Dowagiac accepting submissions for official city flag

Published 12:40 pm Thursday, March 10, 2022

DOWAGIAC — When Dowagiac City Council Member Patrick Bakeman was running for the position in 2017, one of his neighbors said she would be happy to support him – but on one condition.

“I told him, ‘If you win, I want a Dowagiac city flag,” said Dowagiac resident and flag enthusiast Eileen Crouse, laughing. Now, after years of dreaming about Dowagiac having its own city flag, her vision is becoming a reality. 

The City of Dowagiac announced last week it will have its own flag for the first time in its 145-year history. City officials are accepting design submissions from anyone interested – resident or not – with a submission deadline of April 11 at 5 p.m.

According to the city, the goal is to create an attractive and symbolic design that celebrates Dowagiac’s history, progress and future. 

“The design should foster civic pride and make a statement to our residents and visitors,” said the city, in a press release. “Designs will include elements central to Dowagiac’s identity: the Dowagiac River and Creek, the railroad, an ethnically diverse heritage, and the city’s industry and history.”

Since about 2014, the city flag was no more than an idea in Crouse’s mind, but when another local resident and flag enthusiast, Paige Behnke, expressed a similar interest, Crouse brought the idea to Bakeman, and he decided it he would bring it up before the city council.

“I thought it was a good idea,” Bakeman said. “I thought it would be kind of a fun thing to create some civic pride.”

Bakeman, who chairs the Economic Development Committee for the city, oversees the subcommittee for this particular project, with Crouse and Behnke also members. Crouse said the subcommittee worked with Dowagiac Area History Museum Director Steve Arseneau on researching the history of Dowagiac, as well as what makes a good flag and a bad flag.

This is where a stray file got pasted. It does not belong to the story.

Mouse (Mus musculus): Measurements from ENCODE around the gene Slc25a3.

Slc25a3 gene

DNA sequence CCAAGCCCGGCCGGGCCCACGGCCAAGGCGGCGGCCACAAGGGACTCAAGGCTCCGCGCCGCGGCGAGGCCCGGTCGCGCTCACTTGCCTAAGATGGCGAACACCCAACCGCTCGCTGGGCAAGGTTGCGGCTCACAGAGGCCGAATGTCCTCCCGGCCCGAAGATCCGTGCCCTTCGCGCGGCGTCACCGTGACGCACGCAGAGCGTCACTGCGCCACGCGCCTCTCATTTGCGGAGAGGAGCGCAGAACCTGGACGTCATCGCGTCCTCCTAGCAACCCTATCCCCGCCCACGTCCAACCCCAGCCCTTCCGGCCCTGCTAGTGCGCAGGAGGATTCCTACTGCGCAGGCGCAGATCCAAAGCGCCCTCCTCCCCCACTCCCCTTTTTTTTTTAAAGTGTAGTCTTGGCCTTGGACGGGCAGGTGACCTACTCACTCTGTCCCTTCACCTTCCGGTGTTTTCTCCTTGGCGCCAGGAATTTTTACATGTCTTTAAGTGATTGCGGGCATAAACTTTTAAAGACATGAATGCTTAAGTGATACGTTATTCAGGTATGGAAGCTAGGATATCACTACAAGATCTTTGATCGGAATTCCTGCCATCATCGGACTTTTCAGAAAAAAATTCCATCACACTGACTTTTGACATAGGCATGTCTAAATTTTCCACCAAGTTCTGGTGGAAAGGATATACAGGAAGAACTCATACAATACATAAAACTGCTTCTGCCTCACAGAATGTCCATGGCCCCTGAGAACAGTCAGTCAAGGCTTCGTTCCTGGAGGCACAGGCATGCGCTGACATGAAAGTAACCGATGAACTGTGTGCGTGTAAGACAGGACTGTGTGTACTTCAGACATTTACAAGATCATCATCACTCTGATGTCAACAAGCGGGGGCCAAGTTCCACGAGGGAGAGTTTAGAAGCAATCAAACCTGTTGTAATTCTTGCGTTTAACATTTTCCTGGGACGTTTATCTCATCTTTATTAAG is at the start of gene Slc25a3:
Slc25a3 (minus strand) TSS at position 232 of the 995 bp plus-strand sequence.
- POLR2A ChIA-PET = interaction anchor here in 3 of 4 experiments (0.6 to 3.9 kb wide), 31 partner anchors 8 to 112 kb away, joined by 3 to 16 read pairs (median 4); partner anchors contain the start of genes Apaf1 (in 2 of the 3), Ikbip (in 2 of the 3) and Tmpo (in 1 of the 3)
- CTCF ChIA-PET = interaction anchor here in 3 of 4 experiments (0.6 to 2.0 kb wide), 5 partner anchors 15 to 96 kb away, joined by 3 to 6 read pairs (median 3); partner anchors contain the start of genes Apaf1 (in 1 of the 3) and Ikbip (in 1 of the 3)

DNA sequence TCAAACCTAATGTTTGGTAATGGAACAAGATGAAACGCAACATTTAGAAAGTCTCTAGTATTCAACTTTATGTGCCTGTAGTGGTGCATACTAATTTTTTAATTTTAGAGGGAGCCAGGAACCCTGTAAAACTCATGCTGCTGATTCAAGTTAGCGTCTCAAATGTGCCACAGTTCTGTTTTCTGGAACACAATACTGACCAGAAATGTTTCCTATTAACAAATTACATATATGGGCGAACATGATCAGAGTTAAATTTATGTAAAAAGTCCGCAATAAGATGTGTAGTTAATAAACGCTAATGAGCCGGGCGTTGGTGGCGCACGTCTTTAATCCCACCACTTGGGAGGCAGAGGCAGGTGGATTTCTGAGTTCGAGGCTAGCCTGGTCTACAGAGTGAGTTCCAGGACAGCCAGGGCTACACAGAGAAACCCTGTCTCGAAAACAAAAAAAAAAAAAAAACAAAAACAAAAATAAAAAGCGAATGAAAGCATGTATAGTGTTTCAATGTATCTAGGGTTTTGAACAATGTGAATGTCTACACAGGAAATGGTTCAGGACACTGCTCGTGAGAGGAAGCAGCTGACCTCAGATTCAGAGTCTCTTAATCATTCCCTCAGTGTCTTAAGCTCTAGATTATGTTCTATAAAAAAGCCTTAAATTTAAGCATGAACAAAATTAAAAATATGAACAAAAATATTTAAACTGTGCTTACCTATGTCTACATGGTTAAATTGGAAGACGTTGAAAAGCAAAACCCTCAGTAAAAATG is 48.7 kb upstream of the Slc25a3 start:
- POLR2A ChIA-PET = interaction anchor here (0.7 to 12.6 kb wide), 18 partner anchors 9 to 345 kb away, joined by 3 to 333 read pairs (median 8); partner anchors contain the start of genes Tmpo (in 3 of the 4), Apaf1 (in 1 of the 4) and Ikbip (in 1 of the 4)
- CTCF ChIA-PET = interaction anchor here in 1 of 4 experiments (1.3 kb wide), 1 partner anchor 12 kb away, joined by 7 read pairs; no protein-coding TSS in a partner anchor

“We looked at some great flags like the one for Chicago,” Crouse said. “Being a native Chicagoan, I know how powerful a great flag can be. … We also looked at the city of South Bend, who recently created their city flag, and came up with a beautiful design.”

In the guidelines for submission, the city recommends that entries adhere to the North American Vexillological Association’s principles of flag design, which include keeping the design simple and using meaningful symbolism to relate to important events in Dowagiac history. The designs should be limited to two or three colors – not the Dowagiac School colors – and include no lettering or seals.

“A good flag can be drawn from memory by a child,” Crouse said. “A good flag can be put on a small piece of paper – smaller than a notecard – and still be able to pick out all the important features … you can’t have any small details that will get lost.”

Once the submissions are received, the subcommittee will review each entry and select three finalists, and those three will be presented for community input before an official design is chosen. Once the final design is chosen, the subcommittee will make a recommendation to the city council.

“If everything goes well, we will be debuting the first ever Dowagiac flag in the middle of the year,” Crouse said. “We are so appreciative of Mayor Lyons, city council, City Manager Kevin Anderson, Bobbi Jo [Hartline] and everyone at the city. None of this could have happened without them.”

Inspiration

In addition to being a flag enthusiast, Crouse is also a Dowagiac enthusiast. Since moving to the city from Chicago about 25 years ago, Crouse has worked in various roles at Southwestern Michigan College. Most recently, she was a corporate case manager for Sprenger Health Care Systems in Mishawaka.  

After retiring in July, Crouse has been involved with the Dowagiac Chamber of Commerce, currently serving as Membership Development Coordinator.

“I’ve watched this city transform from another struggling Michigan town to this beautiful town,” Crouse said. “Something I’ve also noticed in the time that I’ve been here is there is a lot of pride. Likewise, when I meet people who are new to the community, they are just so doting. … I feel like it’s the type of town that will really like having something like a city flag.”

Crouse said she believes it is important to spread positivity, and for people in the community to be a part of the solution rather than focusing the negative. 

“Get out there and make a difference,” she said. “I think it’s important for people to know that every citizen can get involved with something they’re passionate about to improve the city and move it in the direction they want it to go.”

To submit a design to the city, visit cityofdowagiac.com.